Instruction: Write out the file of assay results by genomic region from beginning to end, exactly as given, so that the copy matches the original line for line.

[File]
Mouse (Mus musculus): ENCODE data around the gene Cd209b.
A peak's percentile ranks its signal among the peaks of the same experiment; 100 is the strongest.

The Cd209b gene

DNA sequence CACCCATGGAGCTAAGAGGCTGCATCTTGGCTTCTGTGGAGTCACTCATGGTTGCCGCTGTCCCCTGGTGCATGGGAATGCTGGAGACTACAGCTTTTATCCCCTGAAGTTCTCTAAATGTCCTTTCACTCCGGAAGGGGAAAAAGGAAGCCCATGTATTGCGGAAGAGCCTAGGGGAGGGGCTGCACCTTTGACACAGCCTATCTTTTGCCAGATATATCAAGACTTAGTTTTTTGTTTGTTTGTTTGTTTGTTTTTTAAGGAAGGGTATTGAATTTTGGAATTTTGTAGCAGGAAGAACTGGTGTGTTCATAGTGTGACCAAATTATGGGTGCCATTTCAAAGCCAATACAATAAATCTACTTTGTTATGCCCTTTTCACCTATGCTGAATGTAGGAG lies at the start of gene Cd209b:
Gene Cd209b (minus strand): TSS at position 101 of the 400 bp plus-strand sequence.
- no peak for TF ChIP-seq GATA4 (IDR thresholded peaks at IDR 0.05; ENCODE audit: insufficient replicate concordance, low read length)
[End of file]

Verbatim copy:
Mouse (Mus musculus): ENCODE data around the gene Cd209b.
A peak's percentile ranks its signal among the peaks of the same experiment; 100 is the strongest.

The Cd209b gene

DNA sequence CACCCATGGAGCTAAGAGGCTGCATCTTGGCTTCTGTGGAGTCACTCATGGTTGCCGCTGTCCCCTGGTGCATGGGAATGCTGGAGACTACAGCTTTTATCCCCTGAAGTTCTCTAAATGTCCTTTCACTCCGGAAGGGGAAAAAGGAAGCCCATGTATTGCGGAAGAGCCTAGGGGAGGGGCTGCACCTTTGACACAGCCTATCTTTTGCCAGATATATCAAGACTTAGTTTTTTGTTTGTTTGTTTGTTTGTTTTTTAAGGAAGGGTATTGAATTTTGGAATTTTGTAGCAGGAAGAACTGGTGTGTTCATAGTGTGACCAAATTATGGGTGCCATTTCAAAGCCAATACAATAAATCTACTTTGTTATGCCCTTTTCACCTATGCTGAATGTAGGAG lies at the start of gene Cd209b:
Gene Cd209b (minus strand): TSS at position 101 of the 400 bp plus-strand sequence.
- no peak for TF ChIP-seq GATA4 (IDR thresholded peaks at IDR 0.05; ENCODE audit: insufficient replicate concordance, low read length)